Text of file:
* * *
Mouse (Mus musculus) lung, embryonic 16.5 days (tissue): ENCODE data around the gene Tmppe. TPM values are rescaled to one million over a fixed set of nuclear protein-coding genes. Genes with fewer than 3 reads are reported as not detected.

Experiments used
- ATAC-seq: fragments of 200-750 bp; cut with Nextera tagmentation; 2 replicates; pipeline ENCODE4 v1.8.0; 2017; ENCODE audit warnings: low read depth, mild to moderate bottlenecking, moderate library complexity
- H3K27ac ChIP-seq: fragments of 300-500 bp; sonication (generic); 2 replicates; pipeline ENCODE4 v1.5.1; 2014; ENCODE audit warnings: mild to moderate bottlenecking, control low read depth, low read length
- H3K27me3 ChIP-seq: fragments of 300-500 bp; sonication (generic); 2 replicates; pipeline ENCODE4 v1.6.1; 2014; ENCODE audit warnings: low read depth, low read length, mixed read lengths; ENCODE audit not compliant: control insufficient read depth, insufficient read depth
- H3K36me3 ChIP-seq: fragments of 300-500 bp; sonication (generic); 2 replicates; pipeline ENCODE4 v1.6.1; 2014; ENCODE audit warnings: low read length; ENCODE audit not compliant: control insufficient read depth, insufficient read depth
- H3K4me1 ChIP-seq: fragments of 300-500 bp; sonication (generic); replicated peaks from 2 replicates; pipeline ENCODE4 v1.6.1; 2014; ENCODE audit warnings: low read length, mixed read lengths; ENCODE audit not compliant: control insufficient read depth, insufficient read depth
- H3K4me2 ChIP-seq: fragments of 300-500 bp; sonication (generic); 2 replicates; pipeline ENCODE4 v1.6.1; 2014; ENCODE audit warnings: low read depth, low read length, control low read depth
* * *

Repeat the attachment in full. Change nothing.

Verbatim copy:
Mouse (Mus musculus) lung, embryonic 16.5 days (tissue): ENCODE data around the gene Tmppe. TPM values are rescaled to one million over a fixed set of nuclear protein-coding genes. Genes with fewer than 3 reads are reported as not detected.

Experiments used
- ATAC-seq: fragments of 200-750 bp; cut with Nextera tagmentation; 2 replicates; pipeline ENCODE4 v1.8.0; 2017; ENCODE audit warnings: low read depth, mild to moderate bottlenecking, moderate library complexity
- H3K27ac ChIP-seq: fragments of 300-500 bp; sonication (generic); 2 replicates; pipeline ENCODE4 v1.5.1; 2014; ENCODE audit warnings: mild to moderate bottlenecking, control low read depth, low read length
- H3K27me3 ChIP-seq: fragments of 300-500 bp; sonication (generic); 2 replicates; pipeline ENCODE4 v1.6.1; 2014; ENCODE audit warnings: low read depth, low read length, mixed read lengths; ENCODE audit not compliant: control insufficient read depth, insufficient read depth
- H3K36me3 ChIP-seq: fragments of 300-500 bp; sonication (generic); 2 replicates; pipeline ENCODE4 v1.6.1; 2014; ENCODE audit warnings: low read length; ENCODE audit not compliant: control insufficient read depth, insufficient read depth
- H3K4me1 ChIP-seq: fragments of 300-500 bp; sonication (generic); replicated peaks from 2 replicates; pipeline ENCODE4 v1.6.1; 2014; ENCODE audit warnings: low read length, mixed read lengths; ENCODE audit not compliant: control insufficient read depth, insufficient read depth
- H3K4me2 ChIP-seq: fragments of 300-500 bp; sonication (generic); 2 replicates; pipeline ENCODE4 v1.6.1; 2014; ENCODE audit warnings: low read depth, low read length, control low read depth